Friday, June 1, 2018

The Process of Elimination

Copyright © Edward Riojas

When asked how he accomplished his masterpiece, “David,” Michelangelo famously responded, “I created a vision of David in my mind and simply carved away everything that was not David.” One must wonder which Michelangelo was speaking – the eloquent master who affected so much of Renaissance art, or the smart aleck who had a knack for giving offense.

Subtractive sculpting uses a bass-ackwards way of thinking, and Michelangelo gave a hint with his oversimplification. In its most pure form, in which a large block of stone or wood is finally reduced to a thing of beauty, there is no way to erase a mistake. Gluing a piece of over-zealously-gouged wood back onto the piece is not a good option. Doing the same with stone is an impossibility. In that regard, a greater deal of forethought goes into subtractive sculpting than its additive counterpart.

“Corpus” was recently installed at Our Savior Lutheran Church in Pagosa Springs, Colorado. It’s worth seeing a few photos of the process to appreciate what goes into – or rather, what is taken away from – a simple piece of wood.

Because it is extremely hard to find a single piece of wood large enough to work subtractively, I initiated the project with a bit of additive sculpting. The Corpus proper would start with four pieces cut from the same piece of basswood.

Arms would be bolted to the torso, and the head would be glued and screwed to the front of the torso. It was critical to make the joints as tight as possible, yet accessible enough to accommodate disassembly and reassembly for shipping and beyond.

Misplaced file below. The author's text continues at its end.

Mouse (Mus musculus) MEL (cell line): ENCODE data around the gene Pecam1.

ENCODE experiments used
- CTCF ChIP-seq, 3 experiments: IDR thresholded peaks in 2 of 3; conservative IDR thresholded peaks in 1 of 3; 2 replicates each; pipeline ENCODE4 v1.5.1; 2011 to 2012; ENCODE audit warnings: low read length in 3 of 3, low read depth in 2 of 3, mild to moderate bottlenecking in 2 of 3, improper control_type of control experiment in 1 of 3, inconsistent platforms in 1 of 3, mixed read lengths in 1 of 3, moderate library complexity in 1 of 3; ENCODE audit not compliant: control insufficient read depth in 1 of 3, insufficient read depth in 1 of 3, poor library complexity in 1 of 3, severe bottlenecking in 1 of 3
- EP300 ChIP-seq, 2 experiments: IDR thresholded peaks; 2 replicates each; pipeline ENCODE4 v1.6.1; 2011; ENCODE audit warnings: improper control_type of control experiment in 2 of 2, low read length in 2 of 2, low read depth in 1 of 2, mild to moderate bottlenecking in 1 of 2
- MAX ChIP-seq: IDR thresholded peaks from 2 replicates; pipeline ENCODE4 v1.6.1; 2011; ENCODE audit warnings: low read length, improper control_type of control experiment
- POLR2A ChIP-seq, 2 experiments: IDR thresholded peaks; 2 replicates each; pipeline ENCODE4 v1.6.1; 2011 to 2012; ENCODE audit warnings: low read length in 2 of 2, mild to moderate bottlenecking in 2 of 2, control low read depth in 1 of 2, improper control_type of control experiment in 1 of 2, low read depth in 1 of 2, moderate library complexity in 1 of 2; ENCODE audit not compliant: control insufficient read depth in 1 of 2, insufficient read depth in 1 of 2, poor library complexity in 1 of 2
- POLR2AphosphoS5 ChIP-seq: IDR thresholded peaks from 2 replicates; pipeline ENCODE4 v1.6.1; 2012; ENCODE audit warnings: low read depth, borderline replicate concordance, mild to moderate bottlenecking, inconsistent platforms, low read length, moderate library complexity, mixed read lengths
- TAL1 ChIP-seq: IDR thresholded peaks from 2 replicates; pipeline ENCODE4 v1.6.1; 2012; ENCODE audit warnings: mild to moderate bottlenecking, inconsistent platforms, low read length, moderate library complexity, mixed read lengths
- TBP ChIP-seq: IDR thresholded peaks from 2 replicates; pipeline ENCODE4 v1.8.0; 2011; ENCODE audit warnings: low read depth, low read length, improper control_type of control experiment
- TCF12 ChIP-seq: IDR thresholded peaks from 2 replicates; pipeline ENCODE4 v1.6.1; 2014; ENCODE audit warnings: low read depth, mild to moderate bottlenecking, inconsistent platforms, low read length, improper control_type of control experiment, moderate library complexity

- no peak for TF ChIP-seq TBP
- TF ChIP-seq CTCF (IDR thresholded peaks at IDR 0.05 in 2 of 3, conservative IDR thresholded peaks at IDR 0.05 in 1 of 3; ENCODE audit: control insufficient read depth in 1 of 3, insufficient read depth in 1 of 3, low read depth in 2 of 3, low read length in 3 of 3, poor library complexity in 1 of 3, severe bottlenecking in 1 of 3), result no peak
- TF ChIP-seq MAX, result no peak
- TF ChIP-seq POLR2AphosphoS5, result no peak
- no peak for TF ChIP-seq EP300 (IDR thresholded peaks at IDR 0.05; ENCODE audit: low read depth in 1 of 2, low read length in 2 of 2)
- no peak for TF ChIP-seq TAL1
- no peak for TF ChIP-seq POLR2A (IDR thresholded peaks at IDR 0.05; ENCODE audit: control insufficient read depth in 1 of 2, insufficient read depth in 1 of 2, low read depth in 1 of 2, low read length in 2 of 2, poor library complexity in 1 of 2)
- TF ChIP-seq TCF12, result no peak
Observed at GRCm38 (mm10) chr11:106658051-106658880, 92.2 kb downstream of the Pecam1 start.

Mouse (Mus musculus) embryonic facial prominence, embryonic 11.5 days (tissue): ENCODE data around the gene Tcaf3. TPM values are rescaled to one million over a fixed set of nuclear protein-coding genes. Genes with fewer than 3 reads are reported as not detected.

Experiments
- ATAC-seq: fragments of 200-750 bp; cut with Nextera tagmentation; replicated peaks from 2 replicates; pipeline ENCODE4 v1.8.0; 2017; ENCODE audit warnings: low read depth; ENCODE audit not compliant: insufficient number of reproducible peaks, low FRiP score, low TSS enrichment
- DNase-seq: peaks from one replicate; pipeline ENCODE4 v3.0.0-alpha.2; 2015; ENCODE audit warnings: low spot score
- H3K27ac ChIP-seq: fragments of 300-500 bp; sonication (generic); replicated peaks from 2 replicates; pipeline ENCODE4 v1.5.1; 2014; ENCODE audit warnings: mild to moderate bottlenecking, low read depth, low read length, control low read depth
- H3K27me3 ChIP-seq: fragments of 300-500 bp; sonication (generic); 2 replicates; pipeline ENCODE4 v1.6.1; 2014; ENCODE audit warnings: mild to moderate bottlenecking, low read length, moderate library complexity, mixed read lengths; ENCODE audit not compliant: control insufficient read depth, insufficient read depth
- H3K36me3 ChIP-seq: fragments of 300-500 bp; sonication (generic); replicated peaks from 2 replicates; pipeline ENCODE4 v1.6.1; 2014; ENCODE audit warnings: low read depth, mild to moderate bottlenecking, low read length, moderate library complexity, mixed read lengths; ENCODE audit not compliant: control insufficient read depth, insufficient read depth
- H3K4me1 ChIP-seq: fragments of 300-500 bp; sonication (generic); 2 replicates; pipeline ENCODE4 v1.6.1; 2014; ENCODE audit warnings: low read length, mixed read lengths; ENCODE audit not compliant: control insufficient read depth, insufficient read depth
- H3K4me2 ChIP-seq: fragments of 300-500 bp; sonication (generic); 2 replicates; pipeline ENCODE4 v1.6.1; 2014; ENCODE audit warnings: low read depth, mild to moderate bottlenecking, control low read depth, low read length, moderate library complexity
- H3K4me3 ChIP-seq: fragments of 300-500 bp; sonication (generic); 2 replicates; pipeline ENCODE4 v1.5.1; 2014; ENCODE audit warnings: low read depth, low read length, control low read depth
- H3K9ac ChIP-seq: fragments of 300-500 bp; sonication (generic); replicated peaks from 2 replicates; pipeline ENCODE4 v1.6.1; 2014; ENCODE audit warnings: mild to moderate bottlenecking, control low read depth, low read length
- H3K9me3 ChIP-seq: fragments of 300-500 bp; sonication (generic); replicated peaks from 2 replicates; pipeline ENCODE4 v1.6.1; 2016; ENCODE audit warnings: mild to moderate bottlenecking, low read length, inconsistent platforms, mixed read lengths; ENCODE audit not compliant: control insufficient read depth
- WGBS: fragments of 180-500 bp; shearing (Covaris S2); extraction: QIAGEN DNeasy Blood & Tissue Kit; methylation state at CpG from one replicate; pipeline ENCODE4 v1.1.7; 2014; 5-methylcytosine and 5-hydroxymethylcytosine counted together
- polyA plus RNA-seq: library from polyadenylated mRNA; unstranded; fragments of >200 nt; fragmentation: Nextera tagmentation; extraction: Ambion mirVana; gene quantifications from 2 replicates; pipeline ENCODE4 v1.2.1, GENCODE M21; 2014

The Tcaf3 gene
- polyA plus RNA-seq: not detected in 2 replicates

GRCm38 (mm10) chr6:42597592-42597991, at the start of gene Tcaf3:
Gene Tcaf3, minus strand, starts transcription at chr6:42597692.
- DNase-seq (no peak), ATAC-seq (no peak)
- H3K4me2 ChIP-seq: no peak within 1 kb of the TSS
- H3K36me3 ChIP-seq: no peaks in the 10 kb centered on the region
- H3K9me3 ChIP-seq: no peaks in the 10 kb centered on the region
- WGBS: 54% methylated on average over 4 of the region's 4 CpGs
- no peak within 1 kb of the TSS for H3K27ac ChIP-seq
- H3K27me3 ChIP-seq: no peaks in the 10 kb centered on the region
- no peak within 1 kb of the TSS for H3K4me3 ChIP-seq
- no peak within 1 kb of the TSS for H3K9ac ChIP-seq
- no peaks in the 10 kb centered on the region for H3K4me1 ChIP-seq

Because basswood – a wood commonly used by carvers – is extremely soft, hanger bolts with substantial grip were employed to hold the arms in place.

Once the body blocks were constructed, lines were drawn on the blocks indicating the general form of the finished piece. Roughing out was done with power tools, including a drill fixed with a Forstner bit and a saber saw. Large gouges were also used. Throughout the “wasting” process, it was imperative to keep in mind the unseen visual limits of the finished surface.

Once rough wasting was complete, a different power tool came into play. My weapon of choice is a professional Dremel tool, fitted with a flexible shaft and foot pedal. Various heads can be used, including a carbide shaping wheel. Wearing a good respirator is a must. The tool works at such high rpms that it throws fine wood powder by the bucket load.

As work continued, smaller amounts of wood were subtracted. The head went through a metamorphosis in which different facial types replaced previous ones. As in drawing or painting, the slightest changes in facial features create a different likeness, but unlike those two disciplines there is no going back.

Areas that would have the most detail, such as beard and hair, were left for last – subtleties of the skin had to be first smoothed.

Because wood is susceptible to damage where extremely delicate details and grain of the wood are concerned, the thorns of the crown – cut from the same wood – were shaped and fitted into sockets.

Specialty hardware that replicated rough-cut spikes was used to secure the Corpus and its accompanying tabula to an existing cross in the church chancel.

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